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[WASHINGTON] Donald Trump on Monday demanded that Hillary Clinton shut down the charitable foundation founded by her husband, former US president Bill Clinton, branding it a "corrupt enterprise."
"The Clintons have spent decades as insiders lining their own pockets and taking care of donors instead of the American people," the Republican presidential candidate said in a statement.
"It is now clear that the Clinton Foundation is the most corrupt enterprise in political history," Trump said, blasting the charity, which has raised some US$2 billion dollars since it was founded in 2001 after Bill Clinton left office.
"It must be shut down immediately," he said.
Speaking a short time later on Fox News, Mr Trump said the foundation had received financial contributions from various countries "that discriminated against women and gays and everybody else."
That remark apparently referred to various nations seen as having checkered histories on human rights, Saudi Arabia among them, that made generous donations to the foundation when Mrs Clinton, now the Democratic presidential nominee, served as President Barack Obama's secretary of state between 2009 and 2013.
"I mean, that money - it should be given back. They should not take that money," Trump told Fox.
The Clinton Foundation disburses funds domestically and overseas, handing out some US$218 million in 2014.
A firewall was supposed to have been in place to ensure that the foundation's work remained completely separate from Hillary Clinton's role as head of US diplomacy, but critics said that that barrier has been permeable at best.
Meanwhile, nearly 15,000 emails Hillary Clinton sent from her private email server while serving as secretary of state were released, and raised fresh concerns about potential conflicts of interest between the foundation and her service as the top US diplomat.
Judicial Watch, a conservative group that has targeted Clinton for years, released the emails, including some purporting to show that various donors to the Clinton Foundation had lobbied one of her top aides, Huma Abedin, for access to the former first lady.
The emails were made public by a judge after the group filed a request under the Freedom of Information Act.
The newly released email exchanges appeared to show that a rich donor, Casey Wasserman, asked Bill Clinton aide Doug Band to contact Mr Abedin for help in setting up a meeting with diplomatic officials in London, raising fresh questions about special favours for top Clinton Foundation donors.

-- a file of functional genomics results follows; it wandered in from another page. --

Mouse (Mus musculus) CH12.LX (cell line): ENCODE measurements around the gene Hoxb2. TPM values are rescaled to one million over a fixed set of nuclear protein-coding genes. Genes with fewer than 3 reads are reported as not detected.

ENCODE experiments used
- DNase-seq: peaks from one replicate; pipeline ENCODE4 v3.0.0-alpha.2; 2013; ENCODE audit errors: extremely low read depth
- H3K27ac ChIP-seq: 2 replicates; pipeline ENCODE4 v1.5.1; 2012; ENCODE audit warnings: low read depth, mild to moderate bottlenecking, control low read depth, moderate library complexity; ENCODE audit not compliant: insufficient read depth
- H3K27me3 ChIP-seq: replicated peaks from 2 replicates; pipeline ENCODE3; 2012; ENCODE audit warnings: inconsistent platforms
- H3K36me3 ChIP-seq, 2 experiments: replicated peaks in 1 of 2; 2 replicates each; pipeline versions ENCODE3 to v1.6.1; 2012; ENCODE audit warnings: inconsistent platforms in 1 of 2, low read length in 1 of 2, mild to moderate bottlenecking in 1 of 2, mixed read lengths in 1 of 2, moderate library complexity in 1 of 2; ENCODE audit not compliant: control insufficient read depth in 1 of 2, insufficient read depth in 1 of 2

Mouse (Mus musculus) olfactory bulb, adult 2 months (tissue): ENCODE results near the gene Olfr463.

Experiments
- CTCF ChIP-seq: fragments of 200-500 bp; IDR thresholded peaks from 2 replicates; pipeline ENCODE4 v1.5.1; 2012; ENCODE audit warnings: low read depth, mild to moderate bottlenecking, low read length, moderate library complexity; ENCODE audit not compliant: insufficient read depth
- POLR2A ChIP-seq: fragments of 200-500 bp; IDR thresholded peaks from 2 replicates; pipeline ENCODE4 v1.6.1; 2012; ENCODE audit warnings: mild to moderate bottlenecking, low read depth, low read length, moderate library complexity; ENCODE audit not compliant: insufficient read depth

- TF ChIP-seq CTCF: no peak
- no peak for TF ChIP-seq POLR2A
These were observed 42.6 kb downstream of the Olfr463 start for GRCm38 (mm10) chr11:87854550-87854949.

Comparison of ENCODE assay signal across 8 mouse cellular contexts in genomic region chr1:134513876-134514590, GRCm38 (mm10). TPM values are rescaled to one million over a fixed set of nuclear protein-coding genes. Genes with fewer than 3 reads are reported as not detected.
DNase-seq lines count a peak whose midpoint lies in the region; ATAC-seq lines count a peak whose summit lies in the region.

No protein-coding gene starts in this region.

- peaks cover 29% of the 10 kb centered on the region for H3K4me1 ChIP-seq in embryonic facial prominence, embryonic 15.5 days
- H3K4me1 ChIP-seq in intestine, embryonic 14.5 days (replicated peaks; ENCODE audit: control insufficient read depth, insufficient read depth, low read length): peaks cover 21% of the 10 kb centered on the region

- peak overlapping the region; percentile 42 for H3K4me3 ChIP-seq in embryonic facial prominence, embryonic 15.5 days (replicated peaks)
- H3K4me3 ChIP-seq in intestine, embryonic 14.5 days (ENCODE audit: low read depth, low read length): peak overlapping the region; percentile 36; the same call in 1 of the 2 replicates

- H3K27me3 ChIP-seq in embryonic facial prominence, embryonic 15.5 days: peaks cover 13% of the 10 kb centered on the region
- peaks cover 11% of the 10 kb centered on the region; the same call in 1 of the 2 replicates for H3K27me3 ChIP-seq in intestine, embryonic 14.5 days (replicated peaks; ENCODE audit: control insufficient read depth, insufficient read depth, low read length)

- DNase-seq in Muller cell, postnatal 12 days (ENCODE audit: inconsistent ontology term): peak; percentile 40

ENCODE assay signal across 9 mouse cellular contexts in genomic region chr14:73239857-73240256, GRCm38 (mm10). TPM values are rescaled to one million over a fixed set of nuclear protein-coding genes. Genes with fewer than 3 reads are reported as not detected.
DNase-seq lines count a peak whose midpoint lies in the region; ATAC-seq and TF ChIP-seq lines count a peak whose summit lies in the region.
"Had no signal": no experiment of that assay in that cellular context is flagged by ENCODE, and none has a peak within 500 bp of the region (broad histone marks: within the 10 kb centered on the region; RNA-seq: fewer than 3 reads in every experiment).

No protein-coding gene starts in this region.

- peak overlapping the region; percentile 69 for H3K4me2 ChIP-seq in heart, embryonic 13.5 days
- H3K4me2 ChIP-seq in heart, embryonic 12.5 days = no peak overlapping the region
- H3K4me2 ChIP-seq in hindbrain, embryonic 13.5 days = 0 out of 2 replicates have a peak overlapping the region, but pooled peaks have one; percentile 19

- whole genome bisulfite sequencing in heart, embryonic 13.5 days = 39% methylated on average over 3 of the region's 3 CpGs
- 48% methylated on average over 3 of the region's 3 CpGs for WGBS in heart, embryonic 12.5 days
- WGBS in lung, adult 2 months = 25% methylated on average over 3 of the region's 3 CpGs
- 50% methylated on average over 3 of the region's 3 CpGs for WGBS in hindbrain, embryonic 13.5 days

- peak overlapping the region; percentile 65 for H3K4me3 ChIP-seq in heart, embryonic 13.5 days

State Department spokesman Mark Toner said the Federal Bureau of Investigation had handed over about 14,900 new emails to the department, both personal and government-related, that would be made public.
"There was nothing that we have seen that implied any kind of untoward relationship" giving a donor to the Foundation privileged access to the then-secretary of state, he said.
Concerns were recently revived after emails surfaced showing that Band had contacted two senior State Department aides of Hillary Clinton, seeking their assistance in helping a donor - Lebanese-Nigerian billionaire Gilbert Chagoury - to secure a meeting with a US diplomat in Lebanon.
Bill Clinton sought to tamp down the controversy, announcing last week that - if his wife is elected president in November - the Clinton Foundation would no longer accept foreign or corporate donations, and he would step down from the board.
The former president said additional measures would also be taken under a Hillary Clinton presidency to make sure some programs are continued independently.
"Much of the foundation's international work, like that of most global NGOs, is funded in part by donor governments' bilateral aid programs. If Hillary is elected, we will transition those programs out of the foundation to other organisations committed to continuing their work," the former president said in a statement on Monday.
Robby Mook, Hillary Clinton's presidential campaign manager, told CNN on Sunday that the additional safeguards were "unprecedented... in terms of disclosure and limits."
"Over 10 million people around the world get important AIDS medication, lifesaving AIDS and HIV medication because of the foundation," Mr Mook said, adding that "the foundation has reduced the cost of malaria drugs by 90 per cent."